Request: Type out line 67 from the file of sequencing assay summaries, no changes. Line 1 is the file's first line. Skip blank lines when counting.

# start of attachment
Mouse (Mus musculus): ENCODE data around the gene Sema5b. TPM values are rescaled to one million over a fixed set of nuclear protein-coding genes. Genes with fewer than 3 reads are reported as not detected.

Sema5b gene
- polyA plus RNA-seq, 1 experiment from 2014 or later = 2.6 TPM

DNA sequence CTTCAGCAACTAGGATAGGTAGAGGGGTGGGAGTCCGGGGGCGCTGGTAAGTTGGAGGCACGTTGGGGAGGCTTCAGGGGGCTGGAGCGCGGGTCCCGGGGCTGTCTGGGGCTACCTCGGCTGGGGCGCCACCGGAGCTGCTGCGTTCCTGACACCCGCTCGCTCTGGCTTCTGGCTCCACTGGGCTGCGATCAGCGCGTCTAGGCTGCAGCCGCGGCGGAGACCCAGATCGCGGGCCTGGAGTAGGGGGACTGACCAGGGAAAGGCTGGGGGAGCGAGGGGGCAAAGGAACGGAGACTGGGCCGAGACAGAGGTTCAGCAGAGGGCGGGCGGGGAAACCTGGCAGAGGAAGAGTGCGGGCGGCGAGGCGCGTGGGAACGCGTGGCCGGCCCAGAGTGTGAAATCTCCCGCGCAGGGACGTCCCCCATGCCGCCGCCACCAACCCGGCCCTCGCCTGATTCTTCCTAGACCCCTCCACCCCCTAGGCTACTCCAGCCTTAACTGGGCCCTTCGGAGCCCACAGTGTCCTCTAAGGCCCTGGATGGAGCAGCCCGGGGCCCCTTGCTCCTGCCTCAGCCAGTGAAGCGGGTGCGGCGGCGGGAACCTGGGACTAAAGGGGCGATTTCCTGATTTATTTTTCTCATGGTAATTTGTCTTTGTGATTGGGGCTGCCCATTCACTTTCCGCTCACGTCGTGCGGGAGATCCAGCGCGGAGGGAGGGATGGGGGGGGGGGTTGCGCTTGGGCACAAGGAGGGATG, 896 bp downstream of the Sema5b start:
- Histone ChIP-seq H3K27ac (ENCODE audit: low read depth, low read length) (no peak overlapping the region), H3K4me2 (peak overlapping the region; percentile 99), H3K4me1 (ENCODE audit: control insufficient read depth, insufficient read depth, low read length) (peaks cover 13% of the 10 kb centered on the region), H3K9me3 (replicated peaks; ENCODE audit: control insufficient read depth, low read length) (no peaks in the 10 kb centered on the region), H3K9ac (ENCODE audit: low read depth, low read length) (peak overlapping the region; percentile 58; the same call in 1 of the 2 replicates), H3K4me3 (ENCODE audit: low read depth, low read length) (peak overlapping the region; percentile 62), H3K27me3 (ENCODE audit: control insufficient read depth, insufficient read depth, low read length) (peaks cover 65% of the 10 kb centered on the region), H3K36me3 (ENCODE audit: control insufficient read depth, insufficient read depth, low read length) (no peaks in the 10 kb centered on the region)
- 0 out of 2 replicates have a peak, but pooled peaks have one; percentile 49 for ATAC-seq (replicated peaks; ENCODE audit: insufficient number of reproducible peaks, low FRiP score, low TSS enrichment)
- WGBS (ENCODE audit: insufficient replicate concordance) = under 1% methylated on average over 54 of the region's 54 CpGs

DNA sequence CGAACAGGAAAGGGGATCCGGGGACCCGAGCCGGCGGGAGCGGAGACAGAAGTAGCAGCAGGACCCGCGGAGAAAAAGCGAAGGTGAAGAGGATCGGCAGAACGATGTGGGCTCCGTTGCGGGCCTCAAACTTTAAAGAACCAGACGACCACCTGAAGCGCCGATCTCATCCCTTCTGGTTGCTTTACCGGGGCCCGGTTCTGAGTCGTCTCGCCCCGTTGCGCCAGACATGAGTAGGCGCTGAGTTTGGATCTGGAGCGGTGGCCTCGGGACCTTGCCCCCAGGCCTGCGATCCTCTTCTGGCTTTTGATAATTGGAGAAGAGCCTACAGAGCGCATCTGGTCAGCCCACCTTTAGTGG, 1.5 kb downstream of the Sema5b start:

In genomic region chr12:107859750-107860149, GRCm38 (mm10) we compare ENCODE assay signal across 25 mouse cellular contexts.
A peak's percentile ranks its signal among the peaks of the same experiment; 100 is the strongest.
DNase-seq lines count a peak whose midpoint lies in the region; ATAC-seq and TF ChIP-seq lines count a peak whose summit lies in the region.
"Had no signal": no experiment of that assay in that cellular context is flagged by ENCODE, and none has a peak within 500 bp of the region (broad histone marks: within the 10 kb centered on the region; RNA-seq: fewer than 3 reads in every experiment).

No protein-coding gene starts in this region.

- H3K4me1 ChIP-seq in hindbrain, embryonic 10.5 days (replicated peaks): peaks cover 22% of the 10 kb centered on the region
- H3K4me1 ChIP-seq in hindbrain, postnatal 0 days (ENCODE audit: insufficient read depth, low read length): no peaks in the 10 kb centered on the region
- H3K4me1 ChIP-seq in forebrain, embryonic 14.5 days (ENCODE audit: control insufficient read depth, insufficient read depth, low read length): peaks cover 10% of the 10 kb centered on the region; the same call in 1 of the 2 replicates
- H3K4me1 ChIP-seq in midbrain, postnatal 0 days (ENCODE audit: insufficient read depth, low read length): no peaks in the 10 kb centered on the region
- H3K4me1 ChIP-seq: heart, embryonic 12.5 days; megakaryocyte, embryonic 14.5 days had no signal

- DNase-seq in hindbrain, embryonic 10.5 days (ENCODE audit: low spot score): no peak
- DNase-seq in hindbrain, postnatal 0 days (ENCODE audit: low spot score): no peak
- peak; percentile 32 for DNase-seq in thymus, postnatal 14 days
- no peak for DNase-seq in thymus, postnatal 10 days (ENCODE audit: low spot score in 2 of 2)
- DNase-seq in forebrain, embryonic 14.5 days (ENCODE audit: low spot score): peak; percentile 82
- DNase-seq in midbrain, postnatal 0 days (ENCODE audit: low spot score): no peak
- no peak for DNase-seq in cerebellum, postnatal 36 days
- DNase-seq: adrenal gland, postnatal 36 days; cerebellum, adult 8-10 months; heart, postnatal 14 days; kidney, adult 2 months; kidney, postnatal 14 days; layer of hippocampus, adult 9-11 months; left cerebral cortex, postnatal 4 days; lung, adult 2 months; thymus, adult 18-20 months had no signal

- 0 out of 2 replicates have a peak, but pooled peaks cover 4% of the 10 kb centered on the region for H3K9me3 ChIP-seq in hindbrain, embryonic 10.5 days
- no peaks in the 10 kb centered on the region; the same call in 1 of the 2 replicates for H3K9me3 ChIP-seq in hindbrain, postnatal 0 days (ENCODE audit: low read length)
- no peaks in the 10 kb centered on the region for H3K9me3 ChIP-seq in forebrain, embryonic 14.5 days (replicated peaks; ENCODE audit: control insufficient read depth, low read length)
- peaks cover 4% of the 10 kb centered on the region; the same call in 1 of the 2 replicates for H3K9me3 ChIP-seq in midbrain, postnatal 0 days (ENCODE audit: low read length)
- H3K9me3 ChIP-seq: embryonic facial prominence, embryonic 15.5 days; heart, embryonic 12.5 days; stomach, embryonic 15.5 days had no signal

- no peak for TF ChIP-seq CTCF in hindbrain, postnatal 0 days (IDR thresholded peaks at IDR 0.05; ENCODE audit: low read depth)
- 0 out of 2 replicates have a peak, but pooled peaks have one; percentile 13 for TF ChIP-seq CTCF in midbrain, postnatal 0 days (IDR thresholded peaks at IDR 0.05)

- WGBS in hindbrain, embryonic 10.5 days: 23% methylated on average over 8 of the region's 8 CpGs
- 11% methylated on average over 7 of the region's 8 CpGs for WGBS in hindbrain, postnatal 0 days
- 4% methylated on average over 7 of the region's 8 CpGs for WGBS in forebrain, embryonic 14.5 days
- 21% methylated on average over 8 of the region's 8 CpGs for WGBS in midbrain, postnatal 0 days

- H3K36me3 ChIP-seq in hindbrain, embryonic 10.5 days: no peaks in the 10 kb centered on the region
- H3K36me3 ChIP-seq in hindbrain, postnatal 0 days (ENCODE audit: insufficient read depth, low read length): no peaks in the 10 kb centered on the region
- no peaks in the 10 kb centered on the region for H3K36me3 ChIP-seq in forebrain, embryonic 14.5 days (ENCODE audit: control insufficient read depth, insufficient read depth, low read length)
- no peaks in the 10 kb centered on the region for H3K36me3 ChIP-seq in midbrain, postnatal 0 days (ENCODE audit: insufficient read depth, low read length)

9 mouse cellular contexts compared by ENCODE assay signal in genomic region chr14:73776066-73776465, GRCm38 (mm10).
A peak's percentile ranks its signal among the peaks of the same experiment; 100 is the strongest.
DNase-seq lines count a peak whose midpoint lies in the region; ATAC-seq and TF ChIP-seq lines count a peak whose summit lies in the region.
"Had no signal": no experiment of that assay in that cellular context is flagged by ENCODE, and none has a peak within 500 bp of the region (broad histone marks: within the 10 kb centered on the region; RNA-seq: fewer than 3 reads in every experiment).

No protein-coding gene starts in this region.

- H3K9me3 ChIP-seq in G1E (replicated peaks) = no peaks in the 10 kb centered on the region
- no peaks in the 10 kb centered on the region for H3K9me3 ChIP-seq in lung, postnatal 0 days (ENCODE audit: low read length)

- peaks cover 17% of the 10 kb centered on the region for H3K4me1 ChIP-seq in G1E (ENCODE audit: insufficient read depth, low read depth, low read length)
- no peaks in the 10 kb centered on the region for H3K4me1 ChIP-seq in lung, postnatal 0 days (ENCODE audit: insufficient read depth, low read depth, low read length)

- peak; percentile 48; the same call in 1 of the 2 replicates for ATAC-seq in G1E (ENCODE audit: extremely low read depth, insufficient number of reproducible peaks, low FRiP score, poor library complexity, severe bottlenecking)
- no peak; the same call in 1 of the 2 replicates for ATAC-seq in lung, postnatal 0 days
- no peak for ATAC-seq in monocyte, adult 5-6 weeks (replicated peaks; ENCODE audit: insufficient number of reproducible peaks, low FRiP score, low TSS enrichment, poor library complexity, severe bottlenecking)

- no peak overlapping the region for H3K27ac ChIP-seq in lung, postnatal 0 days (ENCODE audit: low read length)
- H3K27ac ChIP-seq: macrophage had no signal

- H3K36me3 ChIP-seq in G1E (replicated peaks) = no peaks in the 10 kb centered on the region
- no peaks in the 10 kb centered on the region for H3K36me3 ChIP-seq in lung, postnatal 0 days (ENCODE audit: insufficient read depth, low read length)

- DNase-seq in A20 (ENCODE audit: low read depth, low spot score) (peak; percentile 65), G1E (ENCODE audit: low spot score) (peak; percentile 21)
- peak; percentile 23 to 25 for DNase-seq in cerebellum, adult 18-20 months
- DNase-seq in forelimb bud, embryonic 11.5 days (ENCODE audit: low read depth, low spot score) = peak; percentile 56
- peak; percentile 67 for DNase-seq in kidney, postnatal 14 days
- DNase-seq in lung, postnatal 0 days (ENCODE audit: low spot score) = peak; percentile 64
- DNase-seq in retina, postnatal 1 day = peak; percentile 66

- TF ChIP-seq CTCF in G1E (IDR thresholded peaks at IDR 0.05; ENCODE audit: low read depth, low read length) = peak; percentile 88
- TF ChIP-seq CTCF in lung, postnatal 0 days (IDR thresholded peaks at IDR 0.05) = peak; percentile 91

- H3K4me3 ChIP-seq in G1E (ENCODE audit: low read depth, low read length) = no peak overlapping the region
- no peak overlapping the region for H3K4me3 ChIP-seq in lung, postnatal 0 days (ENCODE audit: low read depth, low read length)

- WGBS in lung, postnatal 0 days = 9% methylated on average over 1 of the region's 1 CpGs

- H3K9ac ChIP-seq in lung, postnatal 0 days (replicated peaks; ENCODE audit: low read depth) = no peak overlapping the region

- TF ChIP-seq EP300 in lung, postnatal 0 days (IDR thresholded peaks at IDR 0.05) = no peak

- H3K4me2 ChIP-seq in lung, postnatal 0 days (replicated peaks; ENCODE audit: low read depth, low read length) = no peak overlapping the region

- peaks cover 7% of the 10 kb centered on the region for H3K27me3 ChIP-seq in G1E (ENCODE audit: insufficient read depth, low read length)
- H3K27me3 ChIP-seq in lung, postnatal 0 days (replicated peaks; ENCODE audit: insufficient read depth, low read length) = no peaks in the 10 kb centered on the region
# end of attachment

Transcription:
- no peak overlapping the region for H3K4me3 ChIP-seq in lung, postnatal 0 days (ENCODE audit: low read depth, low read length)